Further complicating the challenge Amazon faces, both Llamas and Ask noted that buying things with smartphones is far down the list of things people say they do with their phones.
Customers said in various surveys that their top use of a smartphone is voice and written communications in text, email or instant message, followed by consumption of media, including songs and videos, sports scores, stock market reports, weather and maps.
"Transactions and shopping is still a distant third" in the ways smartphones are used, Ask said.
"Shopping is not today a central feature of a smartphone and because this is an Amazon phone, the central core value is going to be shopping," Llamas added. "With that kind of setup, I wonder if the masses will flock to this device."
Tablet users, including those with Amazon's Kindle tablet line, make purchases, but that's because their screens are bigger than smartphone displays, Llamas said.
"Amazon is going after its customer base, much as they have with Kindle tablets, to make Amazon sticky with its users," said Jack Gold, an analyst at J. Gold Associates. "If they can accomplish this goal with a smartphone as they have with Kindle tablets, then Amazon doesn't have to make any money off the devices, nor do the devices need to be bleeding edge. Any evaluation of an Amazon phone should be along the lines of what advantages it brings to Amazon's business model and not how it stacks up with the general market for phones."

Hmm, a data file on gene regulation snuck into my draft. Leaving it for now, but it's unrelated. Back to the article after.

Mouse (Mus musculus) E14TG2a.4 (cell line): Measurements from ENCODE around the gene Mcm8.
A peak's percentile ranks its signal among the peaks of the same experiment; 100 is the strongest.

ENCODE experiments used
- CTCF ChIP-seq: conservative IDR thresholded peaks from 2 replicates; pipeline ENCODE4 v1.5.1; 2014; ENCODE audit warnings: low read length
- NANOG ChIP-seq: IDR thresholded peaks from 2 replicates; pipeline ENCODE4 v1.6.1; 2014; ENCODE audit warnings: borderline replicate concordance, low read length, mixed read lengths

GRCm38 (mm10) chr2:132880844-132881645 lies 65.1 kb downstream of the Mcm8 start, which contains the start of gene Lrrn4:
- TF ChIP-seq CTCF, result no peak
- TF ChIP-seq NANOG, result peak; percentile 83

Gold, and just about anybody following the smartphone market, is curious about what compelling services Amazon will offer with the device. Some have suggested Amazon will double down on its Mayday button — introduced with the Kindle Fire HDX tablet last year — that provides 24/7 live tech support directly on the device.
But a Mayday button doesn't seem like enough to lure customers away from other platforms. Ask suggested that if Amazon is planning to offer plenty of free video and other content with the device, it should heed the lessons learned by ESPN years ago.
In a well-documented failure eight years ago, ESPN abandoned its Mobile ESPN initiative just seven months after launching it.
ESPN tried to sell customers an ESPN-branded phone made by Sanyo for $199 that was complete with sports menus and news that cost $65 to $225 each month. The sports network found it was hard to get customers to switch from their existing carriers, and to pay that much for the premium content. Some reports, including one in BusinessWeek in 2006 put ESPN's loss at $150 million after signing up just 30,000 customers, but Ask believes ESPN's loss on the project was many times higher.
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